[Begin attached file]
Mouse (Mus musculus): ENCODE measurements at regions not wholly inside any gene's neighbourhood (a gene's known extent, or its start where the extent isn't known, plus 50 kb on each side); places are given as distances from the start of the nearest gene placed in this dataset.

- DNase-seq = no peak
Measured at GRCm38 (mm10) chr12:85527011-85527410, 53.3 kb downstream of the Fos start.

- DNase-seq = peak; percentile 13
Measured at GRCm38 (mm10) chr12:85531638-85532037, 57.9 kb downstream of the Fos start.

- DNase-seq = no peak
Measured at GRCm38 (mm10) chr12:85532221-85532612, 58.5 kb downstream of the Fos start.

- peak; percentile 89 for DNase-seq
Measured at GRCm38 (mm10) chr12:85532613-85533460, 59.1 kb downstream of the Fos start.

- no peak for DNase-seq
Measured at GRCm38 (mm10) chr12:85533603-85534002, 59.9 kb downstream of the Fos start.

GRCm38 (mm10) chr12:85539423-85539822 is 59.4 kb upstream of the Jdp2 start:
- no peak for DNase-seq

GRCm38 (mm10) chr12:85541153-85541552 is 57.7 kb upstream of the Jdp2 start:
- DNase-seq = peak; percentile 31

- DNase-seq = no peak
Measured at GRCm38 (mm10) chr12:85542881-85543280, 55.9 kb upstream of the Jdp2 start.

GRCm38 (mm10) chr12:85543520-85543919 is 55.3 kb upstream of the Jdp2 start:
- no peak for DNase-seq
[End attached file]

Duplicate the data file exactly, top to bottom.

Mouse (Mus musculus): ENCODE measurements at regions not wholly inside any gene's neighbourhood (a gene's known extent, or its start where the extent isn't known, plus 50 kb on each side); places are given as distances from the start of the nearest gene placed in this dataset.

- DNase-seq = no peak
Measured at GRCm38 (mm10) chr12:85527011-85527410, 53.3 kb downstream of the Fos start.

- DNase-seq = peak; percentile 13
Measured at GRCm38 (mm10) chr12:85531638-85532037, 57.9 kb downstream of the Fos start.

- DNase-seq = no peak
Measured at GRCm38 (mm10) chr12:85532221-85532612, 58.5 kb downstream of the Fos start.

- peak; percentile 89 for DNase-seq
Measured at GRCm38 (mm10) chr12:85532613-85533460, 59.1 kb downstream of the Fos start.

- no peak for DNase-seq
Measured at GRCm38 (mm10) chr12:85533603-85534002, 59.9 kb downstream of the Fos start.

GRCm38 (mm10) chr12:85539423-85539822 is 59.4 kb upstream of the Jdp2 start:
- no peak for DNase-seq

GRCm38 (mm10) chr12:85541153-85541552 is 57.7 kb upstream of the Jdp2 start:
- DNase-seq = peak; percentile 31

- DNase-seq = no peak
Measured at GRCm38 (mm10) chr12:85542881-85543280, 55.9 kb upstream of the Jdp2 start.

GRCm38 (mm10) chr12:85543520-85543919 is 55.3 kb upstream of the Jdp2 start:
- no peak for DNase-seq